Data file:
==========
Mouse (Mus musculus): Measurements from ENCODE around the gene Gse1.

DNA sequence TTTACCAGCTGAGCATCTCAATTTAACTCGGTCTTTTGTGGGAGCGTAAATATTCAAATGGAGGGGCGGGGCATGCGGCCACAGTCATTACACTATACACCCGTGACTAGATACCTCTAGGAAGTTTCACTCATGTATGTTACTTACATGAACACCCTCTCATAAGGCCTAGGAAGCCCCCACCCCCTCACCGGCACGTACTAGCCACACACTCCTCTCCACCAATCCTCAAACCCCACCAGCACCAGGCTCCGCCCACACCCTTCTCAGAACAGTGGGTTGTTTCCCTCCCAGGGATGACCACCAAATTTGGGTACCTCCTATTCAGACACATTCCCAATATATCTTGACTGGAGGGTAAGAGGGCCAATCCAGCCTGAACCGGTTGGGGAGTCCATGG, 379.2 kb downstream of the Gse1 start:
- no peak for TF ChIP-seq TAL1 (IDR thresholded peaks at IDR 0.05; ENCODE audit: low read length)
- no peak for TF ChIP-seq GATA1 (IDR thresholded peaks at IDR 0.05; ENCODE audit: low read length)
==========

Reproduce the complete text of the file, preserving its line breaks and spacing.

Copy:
Mouse (Mus musculus): Measurements from ENCODE around the gene Gse1.

DNA sequence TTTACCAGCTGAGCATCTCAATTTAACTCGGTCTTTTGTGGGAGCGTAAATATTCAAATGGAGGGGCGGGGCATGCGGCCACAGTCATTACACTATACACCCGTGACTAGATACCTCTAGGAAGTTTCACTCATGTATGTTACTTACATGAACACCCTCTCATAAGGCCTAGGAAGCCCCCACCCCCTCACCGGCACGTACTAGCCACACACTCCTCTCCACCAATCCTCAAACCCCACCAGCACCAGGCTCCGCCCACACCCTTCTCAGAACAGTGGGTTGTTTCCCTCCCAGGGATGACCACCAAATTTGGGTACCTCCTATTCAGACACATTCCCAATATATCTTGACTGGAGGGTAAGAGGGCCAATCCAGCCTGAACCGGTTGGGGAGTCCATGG, 379.2 kb downstream of the Gse1 start:
- no peak for TF ChIP-seq TAL1 (IDR thresholded peaks at IDR 0.05; ENCODE audit: low read length)
- no peak for TF ChIP-seq GATA1 (IDR thresholded peaks at IDR 0.05; ENCODE audit: low read length)